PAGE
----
Sunday, April 22, 2007
On Half of A Yellow Sun
I haven't been doing much leisure reading lately because I've been so busy but I finally found the time to pick up Half of a Yellow Sun by Chimamanda Adichie. I couldn't put it down once I started. I started it on a four hour plane ride from California back to Atlanta, and despite my exhaustion, continued reading after I got home at 11pm. I continued it during lunch at work the next day, and then finally finished it that night at about 1am. All in all, I think it took me a total of about 7 hours to read it. Then I went back to certain pages of the book to really soak some things in. It is truly a fantastic book and has really changed me. Since I put it down, not one day has passed by that I haven't thought about what the Biafran War means in the context of today's Nigeria. Especially with the elections going on right now as well.
What affected me so profoundly is that I realized that I know more about US and other world history to varying degrees but when it comes to Nigerian history, I truly know very little. I know very little about my own history. I didn't know that so many people died in such brutal ways, nor that people suffered and starved, nor that the reason Nigeria has had difficulty forming a national identity is steeped in such a bloody history. I came away from reading this book with such earnest feelings about wanting to know more and wanting to understand. I realized that I need to go back to the basics and to the beginning. Half of A Yellow Sun is without a doubt the best book that I have read in the last few years. It is an instant classic in my eyes because it is a book that fed my mind, touched my soul and will continue to have an effect on me. It has started a dialogue in my mind. I don't know Chimamanda Adichie, but I thank her for writing this book. She is my friend. If you haven't read it, be you Nigerian or not, get to it.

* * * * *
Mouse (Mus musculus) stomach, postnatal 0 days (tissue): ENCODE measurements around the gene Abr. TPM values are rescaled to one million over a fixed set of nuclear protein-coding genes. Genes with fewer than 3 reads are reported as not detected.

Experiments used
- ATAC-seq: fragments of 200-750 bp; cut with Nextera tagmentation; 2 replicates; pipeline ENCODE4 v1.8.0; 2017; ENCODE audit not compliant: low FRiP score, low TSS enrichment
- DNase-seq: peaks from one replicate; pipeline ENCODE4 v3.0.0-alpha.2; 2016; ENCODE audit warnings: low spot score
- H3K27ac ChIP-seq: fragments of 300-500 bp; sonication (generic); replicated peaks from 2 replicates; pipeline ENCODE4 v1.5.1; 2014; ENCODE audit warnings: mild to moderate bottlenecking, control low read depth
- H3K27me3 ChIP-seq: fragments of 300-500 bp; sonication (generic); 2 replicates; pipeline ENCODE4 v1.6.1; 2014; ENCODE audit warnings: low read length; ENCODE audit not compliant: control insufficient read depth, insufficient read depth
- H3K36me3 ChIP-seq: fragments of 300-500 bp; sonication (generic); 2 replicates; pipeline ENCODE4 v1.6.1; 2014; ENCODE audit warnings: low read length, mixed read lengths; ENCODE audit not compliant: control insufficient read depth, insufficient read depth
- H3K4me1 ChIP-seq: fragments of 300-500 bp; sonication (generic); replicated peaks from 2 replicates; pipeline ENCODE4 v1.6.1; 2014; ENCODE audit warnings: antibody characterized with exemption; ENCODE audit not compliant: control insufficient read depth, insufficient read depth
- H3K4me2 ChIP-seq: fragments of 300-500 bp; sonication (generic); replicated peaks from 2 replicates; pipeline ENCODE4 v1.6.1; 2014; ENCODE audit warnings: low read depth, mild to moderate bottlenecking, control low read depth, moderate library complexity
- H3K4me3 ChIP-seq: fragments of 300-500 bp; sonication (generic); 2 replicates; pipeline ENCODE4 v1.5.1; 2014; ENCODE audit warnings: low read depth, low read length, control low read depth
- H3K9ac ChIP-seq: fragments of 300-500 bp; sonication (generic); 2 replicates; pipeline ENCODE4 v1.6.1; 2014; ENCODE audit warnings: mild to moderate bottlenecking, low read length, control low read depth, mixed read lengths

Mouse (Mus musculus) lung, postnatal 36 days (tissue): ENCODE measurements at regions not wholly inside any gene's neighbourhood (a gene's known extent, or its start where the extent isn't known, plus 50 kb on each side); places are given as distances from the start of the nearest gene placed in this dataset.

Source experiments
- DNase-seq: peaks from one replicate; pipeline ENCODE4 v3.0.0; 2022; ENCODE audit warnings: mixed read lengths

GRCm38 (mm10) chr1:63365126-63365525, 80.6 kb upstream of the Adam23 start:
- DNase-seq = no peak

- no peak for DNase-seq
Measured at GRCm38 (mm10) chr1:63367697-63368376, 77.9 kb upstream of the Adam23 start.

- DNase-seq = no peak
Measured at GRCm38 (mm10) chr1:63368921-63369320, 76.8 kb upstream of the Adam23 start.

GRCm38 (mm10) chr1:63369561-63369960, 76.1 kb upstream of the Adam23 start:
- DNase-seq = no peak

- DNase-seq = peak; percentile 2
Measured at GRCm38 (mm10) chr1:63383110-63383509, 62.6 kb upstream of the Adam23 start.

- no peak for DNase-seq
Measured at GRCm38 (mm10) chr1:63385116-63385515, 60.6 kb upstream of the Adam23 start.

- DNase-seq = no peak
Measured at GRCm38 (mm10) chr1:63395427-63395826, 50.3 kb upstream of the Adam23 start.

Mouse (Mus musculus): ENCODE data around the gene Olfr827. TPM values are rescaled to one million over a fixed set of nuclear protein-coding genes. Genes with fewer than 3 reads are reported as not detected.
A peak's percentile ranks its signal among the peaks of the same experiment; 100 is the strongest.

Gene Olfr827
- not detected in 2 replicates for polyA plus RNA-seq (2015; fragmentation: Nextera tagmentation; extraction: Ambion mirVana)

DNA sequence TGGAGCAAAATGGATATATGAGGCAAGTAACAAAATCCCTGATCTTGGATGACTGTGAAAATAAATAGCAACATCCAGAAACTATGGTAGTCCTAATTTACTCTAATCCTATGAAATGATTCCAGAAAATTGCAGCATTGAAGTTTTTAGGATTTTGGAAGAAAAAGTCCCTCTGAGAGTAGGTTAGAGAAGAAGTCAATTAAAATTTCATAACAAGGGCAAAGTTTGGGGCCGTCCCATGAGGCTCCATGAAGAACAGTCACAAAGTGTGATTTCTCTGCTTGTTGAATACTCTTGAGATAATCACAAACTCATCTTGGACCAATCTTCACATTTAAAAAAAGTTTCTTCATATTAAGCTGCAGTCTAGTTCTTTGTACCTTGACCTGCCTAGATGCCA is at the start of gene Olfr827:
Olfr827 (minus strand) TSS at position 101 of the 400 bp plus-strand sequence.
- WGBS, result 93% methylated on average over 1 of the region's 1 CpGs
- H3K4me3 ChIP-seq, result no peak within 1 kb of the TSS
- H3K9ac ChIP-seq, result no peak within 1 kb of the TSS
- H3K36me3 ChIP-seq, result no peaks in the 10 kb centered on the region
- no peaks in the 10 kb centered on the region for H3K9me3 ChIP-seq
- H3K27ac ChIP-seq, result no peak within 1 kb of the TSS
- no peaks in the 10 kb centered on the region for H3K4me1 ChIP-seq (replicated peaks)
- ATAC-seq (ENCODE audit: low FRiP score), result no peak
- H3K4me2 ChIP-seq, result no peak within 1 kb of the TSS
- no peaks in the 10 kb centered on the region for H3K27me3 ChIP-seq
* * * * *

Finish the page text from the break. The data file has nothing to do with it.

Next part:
I left Nigeria to go to school in England at 12. I have never felt detached from home though but my knowledge about politics has been sketchy and general at best. As I've gotten older, and have become more conscious about social issues, going home every year has become less about partying and having a good time and more about surveying what's going on and trying to figure out what I can do to help make things better. I think for me, perhaps, taking a look back will help me figure out what my role is in helping to shape the future of Nigeria.
So as the new week starts and as the news starts to trickle in about who will lead Nigeria for the next few years, I encourage everyone to claim our history by learning about it, and using it as a bridge to building an understanding of why Nigeria and her people are the way WE are. Maybe that will be the key to a better future for us all.
So that's the end of my diatribe people. You all have a good week and stay blessed. To Biodun, thank you so much for the hookup to see Julius Agwu on Friday. I really needed to laugh. I hadn't slept in a week and I slept so well that night/morning. I'm so grateful. You're the bomb! I'm off to London next weekend to see the boo after a LOOOOOOOOOOOOOOOOOOOOOONNNNNNNNNNNNNNGGG time....LOL. I can't wait! Y'all pray for me. Peace.